Recipes @ Facts About Phyllo Dough

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Saturday, April 30, 2011

Facts About Phyllo Dough

The Greek word "phyllo" means leaf. The word "filo" refers to paper-thin leaves, or layers, of pastry dough. Filo is thought to date back as far as 2,000 years. You can find boxed of commercially prepared filo or phyllo dough in freezer or refrigerator counters at most supermarkets and grocery stores. Phyllo is a classic dough in many great savory and sweet baked items.

However, many people are unfamiliar or intimidated by using this pastry, so let's demystify this a bit. First, when you open a package of phyllo dough, you'll notice it will come out in a large roll. In that roll, there are many many paper-thin layers of dough that you can use for a variety of recipes. Look at your recipe to determine how many sheets you'll need, pull out only that amount, and promptly place the unused portion on a new layer of plastic wrap and refrigerate it. Since you typically will only be working with one sheet at a time, keep the remaining sheets of dough covered with a damp kitchen or paper towel to prevent the sheets from drying out. Once the sheets dry out, forget it: You won't be able to salvage them, since they will turn hard and brittle.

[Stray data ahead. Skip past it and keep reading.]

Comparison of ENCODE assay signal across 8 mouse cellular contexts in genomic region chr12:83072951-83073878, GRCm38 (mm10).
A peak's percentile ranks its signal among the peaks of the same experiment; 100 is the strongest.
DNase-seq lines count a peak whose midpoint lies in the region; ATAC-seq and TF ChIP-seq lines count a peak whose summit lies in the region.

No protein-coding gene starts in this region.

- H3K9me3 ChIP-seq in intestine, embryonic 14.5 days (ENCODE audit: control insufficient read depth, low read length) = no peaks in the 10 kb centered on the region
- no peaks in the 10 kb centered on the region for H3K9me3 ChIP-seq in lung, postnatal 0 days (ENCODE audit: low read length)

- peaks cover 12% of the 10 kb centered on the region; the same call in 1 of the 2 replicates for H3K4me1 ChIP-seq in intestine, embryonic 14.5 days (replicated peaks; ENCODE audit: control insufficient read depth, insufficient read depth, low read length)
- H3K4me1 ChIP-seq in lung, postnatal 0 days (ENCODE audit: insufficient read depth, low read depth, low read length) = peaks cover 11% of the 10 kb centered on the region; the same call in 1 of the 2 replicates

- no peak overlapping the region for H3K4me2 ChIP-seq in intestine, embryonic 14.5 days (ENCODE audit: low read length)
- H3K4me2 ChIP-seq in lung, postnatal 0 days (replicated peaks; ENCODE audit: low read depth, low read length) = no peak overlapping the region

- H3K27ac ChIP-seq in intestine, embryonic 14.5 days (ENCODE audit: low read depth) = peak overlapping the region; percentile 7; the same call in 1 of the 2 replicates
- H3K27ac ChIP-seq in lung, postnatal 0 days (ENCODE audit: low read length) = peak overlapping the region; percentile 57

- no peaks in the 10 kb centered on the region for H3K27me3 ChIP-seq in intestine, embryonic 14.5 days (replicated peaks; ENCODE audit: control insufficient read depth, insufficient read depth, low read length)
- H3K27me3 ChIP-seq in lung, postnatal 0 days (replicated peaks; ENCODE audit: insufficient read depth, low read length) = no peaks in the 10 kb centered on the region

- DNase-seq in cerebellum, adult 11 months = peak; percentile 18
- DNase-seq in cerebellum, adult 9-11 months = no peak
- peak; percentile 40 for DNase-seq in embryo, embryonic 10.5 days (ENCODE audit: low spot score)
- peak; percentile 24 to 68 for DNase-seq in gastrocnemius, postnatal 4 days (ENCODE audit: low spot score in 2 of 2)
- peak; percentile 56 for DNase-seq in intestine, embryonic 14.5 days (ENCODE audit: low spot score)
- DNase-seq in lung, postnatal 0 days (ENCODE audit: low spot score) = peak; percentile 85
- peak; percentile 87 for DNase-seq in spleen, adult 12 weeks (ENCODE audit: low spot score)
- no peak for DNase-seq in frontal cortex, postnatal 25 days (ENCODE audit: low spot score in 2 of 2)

Most recipes call for buttering phyllo dough in a recipe. It's important to use butter, not a margarine or other vegetable oil-based spread for this, since the butter will impart flavor to your finished item. Melt the butter as directed in the recipe and then brush it onto your dough with a pastry brush. Bake according to the temperature and time directed in your recipe, and you'll be rewarded with tender, flaky dough. I hope this has helped you understand the basics of working with phyllo (filo) dough.

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